prof.dr. (Rosalba) RA Icaza Garza

prof.dr. (Rosalba) RA Icaza Garza
Full professor International Institute of Social Studies Academic staff unit
Location
Burg. Oudlaan 50, Rotterdam
Email
icaza@iss.nl
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Profile

Global Politics, Feminisms and Decoloniality

My research lies at the intersection of global politics, feminisms and decoloniality. The field of global politics analyzes interactions between power and knowledge under conditions of globalization.

The field of feminisms investigates the gendered inequalities in such interactions. Feminisms in plural indicates my long-term interest in the plurality of approaches reflecting and acting upon gendered inequalities across the Global North/South divide.

The field of decoloniality is concerned with modern and colonial structures of power, knowledge, gender, and subject formation and proposes a turn to an epistemic or cognitive South in the reconstitution of a global political society.

Global Politics and Epistemic Justice in Development Studies

Interconnecting these strands, my academic work has generated rigorous societally engaged analyses of global politics and epistemic justice in development studies. Thematically, it reflects my long-term fascination for understanding the productive learning tensions that emerge when communities organize across borders to resist multiple intermeshed oppressions along lines of gender, race/ethnicity, class, age/generation, sexualities, and body capacities. I have conceptualized such responses as ‘social struggles as epistemic struggles’ (Icaza and Vazquez 2013).

Decolonial Feminism

In advancing this intellectual interest, I have contributed to feminist decolonial perspectives by accounting for an epistemic dimension of collective action across borders (Icaza 2010; Icaza and Vazquez 2013; Icaza 2013; Icaza 2015; Icaza 2017; Icaza 2018). Such a perspective was previously only marginally recognized in the fields of international relations (IR) and international development studies.

My research on the epistemologies of affect and the corporeal in social struggles (Icaza 2017, Icaza 2018) has brought it to the forefront. I have identified how modes of knowing and being are produced through experiences of epistemic vulnerability and fragility when encountering and hosting radical difference.

Collaborative Research Methodologies

In advancing a conceptualization of social struggles as epistemic struggles, I developed a collaborative research methodology characterized by its engaged and rigorous non-extractive approach to knowledge cultivation through mutual learning across differences (Icaza 2018; Icaza and Leyva 2019; Icaza, Jong and Rutazibwa 2018). 

Teaching 

At ISS, I have contributed to develop a new area of research-led-teaching on epistemic justice, decoloniality and the politics of knowledge. During the period 2021-2024, I will be course leader of the following MA level courses:

1114 Politics of  Modern Development - Decolonising Power

3211 Decolonial Research in the Development Context 

4354 Transitions to Social Justice LAB - Decolonial Reconstitutions 

Societally Embeded and Accountable Research

As well as being deeply engaged in teaching, my research emphasizes strong societal orientation and impact. In 2016, I served on the University of Amsterdam Diversity Commission, set up to investigate the meanings associated with diversity in the existing governance frameworks at UvA. Under the Chairship of Emerita Professor Gloria Wekker my contribution revealed how UvA tended to limit diversity to gender and internationalization. I also pointed out a prevailing demographic understanding of diversity (who is at the university) to the neglect of an epistemic understanding of diversity (what knowledge is produced and taught).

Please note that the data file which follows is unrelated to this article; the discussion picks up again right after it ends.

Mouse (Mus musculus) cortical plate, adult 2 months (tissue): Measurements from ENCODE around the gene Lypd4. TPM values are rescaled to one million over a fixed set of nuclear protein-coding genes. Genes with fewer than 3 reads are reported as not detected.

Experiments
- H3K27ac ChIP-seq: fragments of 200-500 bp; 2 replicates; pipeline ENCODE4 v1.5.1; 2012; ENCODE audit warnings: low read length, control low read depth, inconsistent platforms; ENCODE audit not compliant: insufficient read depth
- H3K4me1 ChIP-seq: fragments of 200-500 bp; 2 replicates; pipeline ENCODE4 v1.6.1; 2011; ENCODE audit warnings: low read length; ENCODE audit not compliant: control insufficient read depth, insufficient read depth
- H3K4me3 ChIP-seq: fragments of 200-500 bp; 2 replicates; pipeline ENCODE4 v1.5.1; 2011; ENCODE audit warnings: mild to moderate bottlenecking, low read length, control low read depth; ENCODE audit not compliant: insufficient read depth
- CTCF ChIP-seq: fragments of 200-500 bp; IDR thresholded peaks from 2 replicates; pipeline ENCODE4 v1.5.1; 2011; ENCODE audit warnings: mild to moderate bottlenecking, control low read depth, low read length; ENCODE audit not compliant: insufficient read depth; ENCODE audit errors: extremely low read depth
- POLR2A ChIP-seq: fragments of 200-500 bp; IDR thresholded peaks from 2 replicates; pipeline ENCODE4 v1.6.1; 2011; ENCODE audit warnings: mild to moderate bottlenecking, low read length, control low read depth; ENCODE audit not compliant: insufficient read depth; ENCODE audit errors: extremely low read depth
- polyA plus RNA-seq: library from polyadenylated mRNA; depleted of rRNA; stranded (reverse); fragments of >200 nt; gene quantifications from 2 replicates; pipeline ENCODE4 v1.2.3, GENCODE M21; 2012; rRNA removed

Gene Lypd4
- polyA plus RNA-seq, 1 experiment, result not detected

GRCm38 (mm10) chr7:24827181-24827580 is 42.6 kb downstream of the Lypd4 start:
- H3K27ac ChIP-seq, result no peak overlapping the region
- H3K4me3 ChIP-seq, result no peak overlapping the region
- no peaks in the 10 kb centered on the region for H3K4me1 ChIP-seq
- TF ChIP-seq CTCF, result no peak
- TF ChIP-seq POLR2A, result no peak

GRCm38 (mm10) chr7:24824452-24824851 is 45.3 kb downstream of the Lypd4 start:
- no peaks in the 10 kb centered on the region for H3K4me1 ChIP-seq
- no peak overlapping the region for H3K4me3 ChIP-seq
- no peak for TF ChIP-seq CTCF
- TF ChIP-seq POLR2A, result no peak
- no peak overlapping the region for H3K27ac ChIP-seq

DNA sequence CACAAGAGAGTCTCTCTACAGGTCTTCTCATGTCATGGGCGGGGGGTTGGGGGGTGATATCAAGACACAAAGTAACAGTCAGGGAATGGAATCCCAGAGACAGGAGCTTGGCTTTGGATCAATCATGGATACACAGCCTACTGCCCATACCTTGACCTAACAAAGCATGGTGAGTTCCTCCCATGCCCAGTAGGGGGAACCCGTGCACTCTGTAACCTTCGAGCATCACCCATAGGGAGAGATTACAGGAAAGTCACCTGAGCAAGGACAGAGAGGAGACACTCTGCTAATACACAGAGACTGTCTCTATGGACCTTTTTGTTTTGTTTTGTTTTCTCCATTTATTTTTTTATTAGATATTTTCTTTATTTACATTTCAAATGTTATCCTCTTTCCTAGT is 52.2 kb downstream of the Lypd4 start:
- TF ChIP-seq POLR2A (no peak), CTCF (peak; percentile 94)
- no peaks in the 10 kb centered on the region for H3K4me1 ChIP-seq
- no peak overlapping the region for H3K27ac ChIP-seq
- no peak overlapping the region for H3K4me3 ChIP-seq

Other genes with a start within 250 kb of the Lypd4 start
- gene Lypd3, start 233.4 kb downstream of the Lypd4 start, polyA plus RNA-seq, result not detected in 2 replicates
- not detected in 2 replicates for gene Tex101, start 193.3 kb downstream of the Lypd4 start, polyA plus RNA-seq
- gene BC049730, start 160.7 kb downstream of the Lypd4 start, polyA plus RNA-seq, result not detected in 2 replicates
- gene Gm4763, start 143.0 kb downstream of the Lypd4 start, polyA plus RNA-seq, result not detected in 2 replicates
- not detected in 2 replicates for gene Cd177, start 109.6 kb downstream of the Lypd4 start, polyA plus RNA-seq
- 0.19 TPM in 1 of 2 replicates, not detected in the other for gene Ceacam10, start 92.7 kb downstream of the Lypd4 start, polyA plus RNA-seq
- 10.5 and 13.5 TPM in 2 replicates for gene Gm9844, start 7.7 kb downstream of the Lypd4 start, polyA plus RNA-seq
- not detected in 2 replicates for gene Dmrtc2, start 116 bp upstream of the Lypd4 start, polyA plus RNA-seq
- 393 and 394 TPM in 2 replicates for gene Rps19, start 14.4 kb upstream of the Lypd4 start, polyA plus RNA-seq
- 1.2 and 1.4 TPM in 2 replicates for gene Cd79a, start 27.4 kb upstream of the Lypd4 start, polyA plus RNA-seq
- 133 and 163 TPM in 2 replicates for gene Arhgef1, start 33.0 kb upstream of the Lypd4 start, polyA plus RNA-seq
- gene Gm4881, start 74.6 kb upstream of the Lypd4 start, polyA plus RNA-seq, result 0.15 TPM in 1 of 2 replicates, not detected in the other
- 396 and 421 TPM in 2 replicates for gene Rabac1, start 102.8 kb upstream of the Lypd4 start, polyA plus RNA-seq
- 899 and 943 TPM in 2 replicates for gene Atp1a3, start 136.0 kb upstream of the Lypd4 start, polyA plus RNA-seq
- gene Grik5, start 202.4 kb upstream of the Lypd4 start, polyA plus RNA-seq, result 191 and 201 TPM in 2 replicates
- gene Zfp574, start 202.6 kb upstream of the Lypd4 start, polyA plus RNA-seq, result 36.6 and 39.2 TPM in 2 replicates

In the collaborative project “We won’t think what we don’t do: Learning from Stories of Solidarity in times of Covid in the City of the Hague” (LEF-SOS; 2020-21) co-lead with Dr Aminata Cairo, I investigate the meanings of solidarity that circulate among marginalized communities in The Hague during and after the COVID-19 “intelligent” lockdown in the Netherlands and the global Black Lives Matter mobilizations. As the research foregrounds active engagement with and accessibility to what has been collectively learnt, the outputs are directed to different audiences, including academia, teachers and students, the Den Haag Municipality, local policy makers as well as community and religious centers. 

Collaborations, Coalitions, Relationships

As someone that constantly seeks long-lasting collaborations in the Netherlands and abroad with academic, policy and activist networks concerned with global justice, equity, and sustainable development, I value the practice of critical self-reflexivity as a basis to respond to and be with others effectively but caringly.

Teacher, Mentor, Woman of Color

As teacher, and mentor in both undergraduate and post graduate education in seven different countries I have learned the importance of deep listening, connection, and relation for sustaining long lasting collaborative work. As a women of color, I understand my role in academia as an opportunity for honoring those who precede me and for mentoring those who come after me.

Interconnected areas of research:

**I Decolonial thinking and 'the international'**

How can one revisit the modern/colonial character of notions such as region, regionalism, social resistance and global justice?

My way of working this question has been through the identification of decolonial trajectories in knowledges and cosmovisions that have been actively produced as backward or ‘sub-altern’ by hegemonic forms of understanding on 'the international' (including liberalism, Marxism, some feminisms, post-structuralism and the current IR hype on “new materialism”). Post-development, critical pedagogists, feminists and decolonial thinkers Arturo Escobar, Walter Mignolo, Catherine Walsh and Maria Lugones have been crucial for my understanding of the epistemic violence of eurocentrism.